This past Saturday, Chris and I decided to take a little adventure across the river and go to the Canadian Museum of Nature’s open house of their collections storage facility. This is an annual event that I’ve been meaning to go to for years, but this year the timing finally worked out, and I have to say that it was well worth the trip!
Yesterday Chris and I took advantage of the beautiful long weekend to take in one of the last days of the Butterflies in Flight exhibit at the Canadian Museum of Nature, and let me tell you, this one was really quite magical.
It has been a few weeks since I posted the original story, and since that time I have been able to do a little more digging – or rather, enlisted the help of professionals in the collection!
I got in touch with the Canadian Museum of Nature Library staff to try and find out the answers to the questions I still had at the end of the first installment of this story. I still don’t have all of the answers, but I think I’m getting a little closer. I was put in touch with the Archivist, the Curator of the Vertebrate Collection, and an Assistant in Collections Services, who kindly and enthusiastically put their skills and knowledge to work for me.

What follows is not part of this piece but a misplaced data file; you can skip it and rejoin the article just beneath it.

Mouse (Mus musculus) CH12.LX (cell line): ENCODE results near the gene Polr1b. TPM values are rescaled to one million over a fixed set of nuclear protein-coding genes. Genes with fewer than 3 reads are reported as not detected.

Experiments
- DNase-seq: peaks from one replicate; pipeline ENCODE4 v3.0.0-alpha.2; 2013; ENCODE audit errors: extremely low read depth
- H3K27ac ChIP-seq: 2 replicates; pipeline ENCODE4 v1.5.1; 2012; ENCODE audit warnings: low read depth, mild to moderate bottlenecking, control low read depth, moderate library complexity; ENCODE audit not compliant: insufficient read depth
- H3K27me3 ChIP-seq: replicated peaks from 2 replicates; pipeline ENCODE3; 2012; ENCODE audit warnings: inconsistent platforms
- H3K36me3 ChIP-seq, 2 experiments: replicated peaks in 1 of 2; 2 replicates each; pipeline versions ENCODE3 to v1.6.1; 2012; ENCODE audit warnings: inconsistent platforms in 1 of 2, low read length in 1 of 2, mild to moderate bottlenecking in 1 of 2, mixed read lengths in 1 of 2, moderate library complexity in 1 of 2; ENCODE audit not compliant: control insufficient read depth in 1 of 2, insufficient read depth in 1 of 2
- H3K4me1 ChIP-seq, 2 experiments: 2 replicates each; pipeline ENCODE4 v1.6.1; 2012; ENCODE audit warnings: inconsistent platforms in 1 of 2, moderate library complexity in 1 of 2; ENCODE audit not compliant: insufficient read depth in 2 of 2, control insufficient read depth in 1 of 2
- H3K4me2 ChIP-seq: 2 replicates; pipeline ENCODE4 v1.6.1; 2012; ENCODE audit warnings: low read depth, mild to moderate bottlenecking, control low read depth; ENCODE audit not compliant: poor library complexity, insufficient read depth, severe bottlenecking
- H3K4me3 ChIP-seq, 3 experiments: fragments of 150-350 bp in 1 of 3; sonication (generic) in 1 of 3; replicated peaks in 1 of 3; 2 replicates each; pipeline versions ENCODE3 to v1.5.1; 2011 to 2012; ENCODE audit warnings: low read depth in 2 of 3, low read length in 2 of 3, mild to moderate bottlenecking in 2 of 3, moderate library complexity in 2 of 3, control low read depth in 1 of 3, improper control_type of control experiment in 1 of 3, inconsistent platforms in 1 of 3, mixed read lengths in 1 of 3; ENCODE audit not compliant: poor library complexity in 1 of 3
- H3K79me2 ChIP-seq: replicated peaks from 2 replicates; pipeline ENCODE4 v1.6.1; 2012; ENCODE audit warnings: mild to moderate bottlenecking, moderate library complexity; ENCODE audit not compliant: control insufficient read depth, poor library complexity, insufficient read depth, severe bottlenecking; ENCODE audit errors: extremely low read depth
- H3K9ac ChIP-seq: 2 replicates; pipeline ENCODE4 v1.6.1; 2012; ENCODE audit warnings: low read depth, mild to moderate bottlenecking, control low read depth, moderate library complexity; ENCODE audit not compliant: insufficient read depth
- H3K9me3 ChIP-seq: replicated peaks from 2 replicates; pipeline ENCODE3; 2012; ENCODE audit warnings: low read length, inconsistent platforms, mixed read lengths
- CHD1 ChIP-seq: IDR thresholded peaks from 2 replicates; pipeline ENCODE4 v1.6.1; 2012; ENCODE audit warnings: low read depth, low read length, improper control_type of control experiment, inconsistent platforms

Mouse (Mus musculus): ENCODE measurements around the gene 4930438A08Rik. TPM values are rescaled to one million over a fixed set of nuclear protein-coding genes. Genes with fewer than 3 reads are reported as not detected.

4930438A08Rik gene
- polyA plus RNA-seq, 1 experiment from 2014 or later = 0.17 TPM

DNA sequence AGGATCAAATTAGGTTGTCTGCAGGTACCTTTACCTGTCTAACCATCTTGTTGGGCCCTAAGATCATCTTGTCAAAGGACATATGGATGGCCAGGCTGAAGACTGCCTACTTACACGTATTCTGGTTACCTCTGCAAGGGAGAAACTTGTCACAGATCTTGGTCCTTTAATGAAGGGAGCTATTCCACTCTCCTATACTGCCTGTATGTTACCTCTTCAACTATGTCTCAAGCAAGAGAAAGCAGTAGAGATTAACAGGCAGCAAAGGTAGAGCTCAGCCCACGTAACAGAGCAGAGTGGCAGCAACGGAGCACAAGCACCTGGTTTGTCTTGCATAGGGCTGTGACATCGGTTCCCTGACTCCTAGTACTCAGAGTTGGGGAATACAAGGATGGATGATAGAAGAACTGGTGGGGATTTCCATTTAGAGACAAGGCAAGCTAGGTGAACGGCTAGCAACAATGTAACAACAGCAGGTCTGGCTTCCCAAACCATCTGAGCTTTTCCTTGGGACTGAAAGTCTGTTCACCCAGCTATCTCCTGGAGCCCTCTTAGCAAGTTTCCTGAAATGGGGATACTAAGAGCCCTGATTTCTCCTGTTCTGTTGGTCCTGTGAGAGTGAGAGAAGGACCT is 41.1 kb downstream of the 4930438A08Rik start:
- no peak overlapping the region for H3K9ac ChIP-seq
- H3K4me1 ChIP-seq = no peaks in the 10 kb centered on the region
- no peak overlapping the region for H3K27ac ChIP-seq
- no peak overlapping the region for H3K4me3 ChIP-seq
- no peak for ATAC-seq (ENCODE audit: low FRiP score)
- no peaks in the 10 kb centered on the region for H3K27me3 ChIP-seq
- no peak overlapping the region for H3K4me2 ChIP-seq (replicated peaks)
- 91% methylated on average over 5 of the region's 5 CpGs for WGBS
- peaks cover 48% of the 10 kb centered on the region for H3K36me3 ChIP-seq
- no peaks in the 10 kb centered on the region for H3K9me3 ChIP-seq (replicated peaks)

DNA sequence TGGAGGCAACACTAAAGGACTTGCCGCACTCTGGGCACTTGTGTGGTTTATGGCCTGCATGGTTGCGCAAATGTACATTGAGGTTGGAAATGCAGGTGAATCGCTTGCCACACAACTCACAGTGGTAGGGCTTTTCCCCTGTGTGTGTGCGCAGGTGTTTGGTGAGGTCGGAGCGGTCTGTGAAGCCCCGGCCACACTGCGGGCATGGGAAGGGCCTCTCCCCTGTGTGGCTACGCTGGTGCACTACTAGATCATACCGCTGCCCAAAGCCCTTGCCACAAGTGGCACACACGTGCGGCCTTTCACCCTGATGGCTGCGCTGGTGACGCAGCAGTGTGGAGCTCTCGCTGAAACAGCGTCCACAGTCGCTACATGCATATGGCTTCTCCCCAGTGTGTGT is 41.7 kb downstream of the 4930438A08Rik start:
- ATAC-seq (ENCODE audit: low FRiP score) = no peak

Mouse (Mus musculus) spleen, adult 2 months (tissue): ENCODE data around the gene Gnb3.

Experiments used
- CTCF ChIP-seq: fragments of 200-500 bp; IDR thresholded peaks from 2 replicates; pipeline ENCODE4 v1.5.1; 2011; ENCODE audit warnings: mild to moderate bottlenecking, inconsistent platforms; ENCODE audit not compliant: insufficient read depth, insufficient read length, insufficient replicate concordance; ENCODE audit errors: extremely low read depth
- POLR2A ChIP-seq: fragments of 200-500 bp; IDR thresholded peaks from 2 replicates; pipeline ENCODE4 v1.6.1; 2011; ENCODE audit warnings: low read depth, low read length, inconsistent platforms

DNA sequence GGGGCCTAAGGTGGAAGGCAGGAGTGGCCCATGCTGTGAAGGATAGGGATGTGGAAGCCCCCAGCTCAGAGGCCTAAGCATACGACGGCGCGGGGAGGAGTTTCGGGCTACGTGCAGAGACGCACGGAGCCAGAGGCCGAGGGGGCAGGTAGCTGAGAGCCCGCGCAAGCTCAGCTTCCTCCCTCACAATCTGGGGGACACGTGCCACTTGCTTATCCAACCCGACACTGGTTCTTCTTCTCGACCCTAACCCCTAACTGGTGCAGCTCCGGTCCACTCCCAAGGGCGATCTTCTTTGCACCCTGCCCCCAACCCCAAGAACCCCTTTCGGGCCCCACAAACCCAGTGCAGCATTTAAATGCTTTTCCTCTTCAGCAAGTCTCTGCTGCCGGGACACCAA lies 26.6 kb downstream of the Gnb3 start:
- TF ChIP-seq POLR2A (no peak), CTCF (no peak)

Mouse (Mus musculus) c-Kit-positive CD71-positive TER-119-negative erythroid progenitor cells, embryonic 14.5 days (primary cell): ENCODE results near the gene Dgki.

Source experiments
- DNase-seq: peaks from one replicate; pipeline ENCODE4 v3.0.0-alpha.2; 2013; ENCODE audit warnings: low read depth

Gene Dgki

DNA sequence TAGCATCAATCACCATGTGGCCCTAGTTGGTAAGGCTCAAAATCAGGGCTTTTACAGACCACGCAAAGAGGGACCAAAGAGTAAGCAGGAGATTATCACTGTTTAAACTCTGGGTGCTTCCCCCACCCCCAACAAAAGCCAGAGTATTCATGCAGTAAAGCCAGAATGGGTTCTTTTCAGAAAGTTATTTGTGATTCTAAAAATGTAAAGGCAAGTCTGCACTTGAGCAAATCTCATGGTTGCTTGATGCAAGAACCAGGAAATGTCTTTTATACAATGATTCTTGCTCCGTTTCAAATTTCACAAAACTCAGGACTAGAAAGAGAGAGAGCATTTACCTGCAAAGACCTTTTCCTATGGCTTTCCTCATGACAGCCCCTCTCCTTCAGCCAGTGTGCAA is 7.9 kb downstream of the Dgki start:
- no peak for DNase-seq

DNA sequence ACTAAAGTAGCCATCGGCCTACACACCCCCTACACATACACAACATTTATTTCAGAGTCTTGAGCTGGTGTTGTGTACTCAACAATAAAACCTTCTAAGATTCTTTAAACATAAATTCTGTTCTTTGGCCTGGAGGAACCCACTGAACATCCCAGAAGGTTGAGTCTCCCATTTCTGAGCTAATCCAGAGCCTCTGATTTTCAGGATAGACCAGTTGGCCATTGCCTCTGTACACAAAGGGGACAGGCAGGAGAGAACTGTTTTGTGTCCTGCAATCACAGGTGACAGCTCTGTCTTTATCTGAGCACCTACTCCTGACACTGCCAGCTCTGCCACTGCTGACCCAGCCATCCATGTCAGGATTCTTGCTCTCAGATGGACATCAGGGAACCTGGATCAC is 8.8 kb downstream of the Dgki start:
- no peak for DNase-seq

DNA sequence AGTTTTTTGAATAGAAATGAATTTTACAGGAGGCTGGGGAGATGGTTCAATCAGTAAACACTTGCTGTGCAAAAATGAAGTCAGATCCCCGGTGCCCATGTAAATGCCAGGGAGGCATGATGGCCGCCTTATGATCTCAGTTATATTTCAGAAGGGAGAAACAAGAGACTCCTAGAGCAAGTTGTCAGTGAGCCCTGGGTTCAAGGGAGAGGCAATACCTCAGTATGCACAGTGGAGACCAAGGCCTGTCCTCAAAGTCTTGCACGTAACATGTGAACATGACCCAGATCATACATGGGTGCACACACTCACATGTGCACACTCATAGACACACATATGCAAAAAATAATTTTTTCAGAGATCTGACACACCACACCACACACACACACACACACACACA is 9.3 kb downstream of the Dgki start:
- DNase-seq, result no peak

It should be no secret at this point that I basically live and breathe museums and want to know everything about how they work while working in and for and about them. This is how this story began. I decided to start using my free time to go to Library and Archives Canada to collect everything I possibly could that pertained in someway to Canada’s national museums. Collecting broadly and without a particular focus, I was open to whatever stories presented themselves to me and caught my attention. One of the first files that I collected was titled simply, “Specimens of wood bison for Victoria Memorial Museum.”
This past Thursday my history/museum friends and I checked out the special event Science by Night that took place at the Canadian Museum of Nature. This was a free event that included a variety of fun activities that encouraged visitors to get up close and personal with science and the science experts that normally spend their time behind the scenes at the museum.